losses are reduced. Higher voltage and lower current reduce the required size and cost of transmission lines and reduce transmission losses as well. Each phase of a transformer is composed of two separate coil windings wound on a common core. The low-voltage winding is placed nearest the core. maintenance is sometimes ignored. Because of their reliability. Transformers have made possible economic delivery of electric power over long distances. causing reduced service life and. By insulating between individual laminations. each coated with insulation. Maintenance.and low-voltage windings are insulated from the core and from each other. 2. outright failure. the high-voltage winding is then placed around both the lowvoltage winding and core. and leads 3 . the care and maintenance they do require is absolutely critical. With a second winding around the same core. a voltage is induced by the alternating flux lines. at times. A circuit. however. The core is typically made from very thin steel laminations. called “flux. and Diagnostics electrical energy between circuits completely insulated from each other.1 Principle of Operation Transformer function is based on the principle that electrical energy is transferred efficiently by magnetic induction from one circuit to another. Transformers do not require as much attention as most other equipment.” circulate through the core. When one winding of a transformer is energized from an alternating current (AC) source.Transformers: Basics. Both high. See figure 2 which shows internal construction of one phase. This makes it possible to use very high (stepped-up) voltages for transmission lines. The steel core provides a low resistance path for magnetic flux. resulting in a lower (stepped-down) current. connected to the terminals of the second winding. results in current flow. an alternating magnetic field is established in the transformer core. Alternating magnetic lines of force.

Maintenance. 2. and goes negative until it reaches its negative peak. and Diagnostics Figure 2 – Transformer Construction. The magnetic flux switches direction and also reaches its peak in the 4 . are brought out through insulating bushings. Special paper and wood are used for insulation and internal structural support. crosses zero. a flow of electrons (current) begins. As current begins the positive portion of the sine wave. The current sine wave then begins to decrease.Transformers: Basics. At the instant a transformer primary is energized with AC. lines of magnetic force (flux) develop outward from the coil and continue to expand until the current is at its positive peak. During the instant of switch closing.2 Transformer Action Transformer action depends upon magnetic lines of force (flux) mentioned above. buildup of current and magnetic field occurs. The magnetic field is also at its positive peak. A three-phase transformer typically has a core with three legs and has both highvoltage and low-voltage windings around each leg.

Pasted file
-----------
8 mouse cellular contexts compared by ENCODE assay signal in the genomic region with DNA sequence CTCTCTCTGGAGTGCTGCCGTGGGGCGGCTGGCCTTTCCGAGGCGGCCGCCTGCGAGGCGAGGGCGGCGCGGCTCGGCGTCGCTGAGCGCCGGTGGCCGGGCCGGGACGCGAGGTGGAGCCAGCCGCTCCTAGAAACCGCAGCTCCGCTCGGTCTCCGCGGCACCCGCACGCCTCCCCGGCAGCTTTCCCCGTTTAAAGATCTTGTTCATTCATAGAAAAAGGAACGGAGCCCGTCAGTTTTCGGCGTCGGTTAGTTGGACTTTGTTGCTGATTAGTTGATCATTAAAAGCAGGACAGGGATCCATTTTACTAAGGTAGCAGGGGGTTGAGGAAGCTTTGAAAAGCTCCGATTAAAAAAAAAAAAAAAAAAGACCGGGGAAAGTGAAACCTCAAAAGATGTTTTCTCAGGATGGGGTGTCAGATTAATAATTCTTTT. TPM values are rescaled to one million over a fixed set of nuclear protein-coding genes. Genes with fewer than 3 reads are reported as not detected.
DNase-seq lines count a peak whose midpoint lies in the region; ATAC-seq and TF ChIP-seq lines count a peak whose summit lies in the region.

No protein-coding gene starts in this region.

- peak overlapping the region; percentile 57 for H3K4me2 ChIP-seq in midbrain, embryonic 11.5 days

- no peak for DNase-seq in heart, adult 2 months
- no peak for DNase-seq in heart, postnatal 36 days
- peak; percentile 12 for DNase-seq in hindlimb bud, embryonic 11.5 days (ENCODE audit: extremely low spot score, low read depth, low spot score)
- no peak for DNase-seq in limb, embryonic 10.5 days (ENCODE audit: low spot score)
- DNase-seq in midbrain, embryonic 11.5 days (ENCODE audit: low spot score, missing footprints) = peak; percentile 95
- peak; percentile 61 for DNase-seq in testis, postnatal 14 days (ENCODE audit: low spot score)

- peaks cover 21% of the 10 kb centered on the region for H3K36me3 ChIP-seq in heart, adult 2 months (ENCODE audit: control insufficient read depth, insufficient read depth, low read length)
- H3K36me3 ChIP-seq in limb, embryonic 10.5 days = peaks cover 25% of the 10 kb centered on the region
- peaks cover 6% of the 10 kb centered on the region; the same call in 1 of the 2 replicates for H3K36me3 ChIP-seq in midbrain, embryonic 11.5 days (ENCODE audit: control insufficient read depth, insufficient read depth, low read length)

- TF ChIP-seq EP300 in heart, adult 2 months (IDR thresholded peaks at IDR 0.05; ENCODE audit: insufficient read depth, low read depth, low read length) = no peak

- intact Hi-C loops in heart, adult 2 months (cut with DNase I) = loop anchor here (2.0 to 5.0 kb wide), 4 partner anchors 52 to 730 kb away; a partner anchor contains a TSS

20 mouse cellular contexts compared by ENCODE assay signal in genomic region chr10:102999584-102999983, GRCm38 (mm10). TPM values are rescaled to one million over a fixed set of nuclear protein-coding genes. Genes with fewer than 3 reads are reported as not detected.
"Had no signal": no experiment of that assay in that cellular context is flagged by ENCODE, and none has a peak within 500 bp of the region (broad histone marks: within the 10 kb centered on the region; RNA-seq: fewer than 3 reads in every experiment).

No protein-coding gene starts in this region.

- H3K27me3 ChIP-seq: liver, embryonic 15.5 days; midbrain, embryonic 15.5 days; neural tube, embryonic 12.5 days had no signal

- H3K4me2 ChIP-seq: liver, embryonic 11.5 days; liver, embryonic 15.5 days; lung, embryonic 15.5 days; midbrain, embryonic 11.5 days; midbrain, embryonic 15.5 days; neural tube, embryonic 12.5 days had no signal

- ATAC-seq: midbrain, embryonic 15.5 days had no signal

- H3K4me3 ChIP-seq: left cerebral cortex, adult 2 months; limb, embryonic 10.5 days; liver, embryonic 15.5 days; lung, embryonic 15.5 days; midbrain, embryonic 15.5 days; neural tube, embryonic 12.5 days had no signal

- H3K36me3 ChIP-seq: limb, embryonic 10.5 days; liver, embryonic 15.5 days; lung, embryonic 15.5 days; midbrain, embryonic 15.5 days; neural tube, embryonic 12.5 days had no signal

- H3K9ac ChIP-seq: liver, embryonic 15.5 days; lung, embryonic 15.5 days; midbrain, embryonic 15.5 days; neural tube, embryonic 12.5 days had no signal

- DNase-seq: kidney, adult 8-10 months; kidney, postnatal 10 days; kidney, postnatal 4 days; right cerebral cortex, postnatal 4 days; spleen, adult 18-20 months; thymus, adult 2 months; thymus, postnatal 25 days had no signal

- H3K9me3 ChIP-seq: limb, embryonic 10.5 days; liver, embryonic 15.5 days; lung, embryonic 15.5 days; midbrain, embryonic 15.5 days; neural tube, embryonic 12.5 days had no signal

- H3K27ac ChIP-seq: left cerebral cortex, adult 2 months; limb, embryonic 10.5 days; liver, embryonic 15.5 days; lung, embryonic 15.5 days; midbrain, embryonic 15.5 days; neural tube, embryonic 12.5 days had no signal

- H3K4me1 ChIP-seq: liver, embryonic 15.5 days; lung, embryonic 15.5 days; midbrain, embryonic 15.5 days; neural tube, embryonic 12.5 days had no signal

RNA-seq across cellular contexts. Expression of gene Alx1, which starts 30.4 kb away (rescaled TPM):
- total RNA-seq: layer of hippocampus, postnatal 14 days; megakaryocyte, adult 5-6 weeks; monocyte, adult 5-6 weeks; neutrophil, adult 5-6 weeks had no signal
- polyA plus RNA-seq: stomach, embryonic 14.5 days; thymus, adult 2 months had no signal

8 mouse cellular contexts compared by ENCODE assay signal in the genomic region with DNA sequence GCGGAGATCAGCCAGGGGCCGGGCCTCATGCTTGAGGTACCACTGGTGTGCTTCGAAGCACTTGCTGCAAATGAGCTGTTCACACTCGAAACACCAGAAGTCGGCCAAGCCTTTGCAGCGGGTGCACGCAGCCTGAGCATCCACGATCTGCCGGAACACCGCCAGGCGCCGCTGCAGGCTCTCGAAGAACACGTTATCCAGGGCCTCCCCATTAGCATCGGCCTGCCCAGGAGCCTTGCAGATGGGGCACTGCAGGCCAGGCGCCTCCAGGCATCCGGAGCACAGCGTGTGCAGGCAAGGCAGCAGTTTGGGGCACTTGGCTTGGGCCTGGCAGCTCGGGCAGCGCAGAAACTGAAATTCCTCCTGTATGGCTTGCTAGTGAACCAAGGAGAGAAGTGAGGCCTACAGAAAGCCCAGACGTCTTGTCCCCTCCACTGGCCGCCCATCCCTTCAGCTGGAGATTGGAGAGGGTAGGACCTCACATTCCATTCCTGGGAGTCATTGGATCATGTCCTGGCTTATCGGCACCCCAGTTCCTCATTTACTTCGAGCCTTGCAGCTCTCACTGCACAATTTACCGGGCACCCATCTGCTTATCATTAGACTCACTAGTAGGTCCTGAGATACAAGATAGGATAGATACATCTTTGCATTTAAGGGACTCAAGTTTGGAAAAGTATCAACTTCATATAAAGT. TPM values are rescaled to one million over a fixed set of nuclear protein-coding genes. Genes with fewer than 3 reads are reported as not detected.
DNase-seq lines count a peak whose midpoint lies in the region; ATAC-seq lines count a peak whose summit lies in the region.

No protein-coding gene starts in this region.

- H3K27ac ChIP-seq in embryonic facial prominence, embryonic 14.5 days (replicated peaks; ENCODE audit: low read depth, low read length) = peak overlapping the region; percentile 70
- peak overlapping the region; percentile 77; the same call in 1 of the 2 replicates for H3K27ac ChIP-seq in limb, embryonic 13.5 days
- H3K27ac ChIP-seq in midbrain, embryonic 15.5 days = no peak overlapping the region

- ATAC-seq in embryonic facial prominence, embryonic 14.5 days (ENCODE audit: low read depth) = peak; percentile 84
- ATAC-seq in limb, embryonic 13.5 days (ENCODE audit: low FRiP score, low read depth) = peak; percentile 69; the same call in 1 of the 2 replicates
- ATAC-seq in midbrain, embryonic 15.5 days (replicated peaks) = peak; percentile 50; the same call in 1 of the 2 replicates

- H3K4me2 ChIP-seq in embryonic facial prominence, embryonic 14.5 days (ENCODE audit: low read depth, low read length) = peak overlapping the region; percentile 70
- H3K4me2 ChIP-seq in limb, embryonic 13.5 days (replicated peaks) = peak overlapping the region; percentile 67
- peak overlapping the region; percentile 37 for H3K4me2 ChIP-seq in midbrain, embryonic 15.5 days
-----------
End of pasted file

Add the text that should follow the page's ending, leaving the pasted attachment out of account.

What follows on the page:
the magnetic field shrinks. and the secondary winding is the low-voltage side. Strength of a magnetic field depends on the amount of current and number of turns in the winding. which is standard in the United States.e. at residences or businesses). Where power is used (i. The winding receiving electrical energy from the source is called the primary winding. and Diagnostics opposite direction. as shown in figure 3. is called the “secondary” winding. 50 cycles per second is common. they are. and contain many turns of wire and a magnetic core. which forms a path for and concentrates the magnetic flux. Either the high. the current changes (alternates) continually 60 times per second. current in the primary coil will be accompanied by a constantly rising and collapsing magnetic field. The coils are said to be magnetically coupled.or low-voltage winding can be the primary or the secondary. electrically isolated from each other. Maintenance. When current is reduced. The winding which receives energy from the primary winding. the rising and collapsing flux will induce voltage in the second coil.. When another coil is placed within the alternating magnetic field of the first coil. and the highvoltage side is the secondary winding (transmission voltage). however. With GSUs at Reclamation powerplants. the induced voltage in the coil will cause a current in the second coil. via the magnetic field. the magnetic field collapses. the primary winding is the high-voltage side. 5 .Transformers: Basics. In Europe. Other countries may use other frequencies. With an AC power circuit. When a coil is placed in an AC circuit. Many transformers have separate coils. When the current is switched off. When an external circuit is connected to the second coil. the primary winding is the low-voltage side (generator voltage). as shown in figure 3.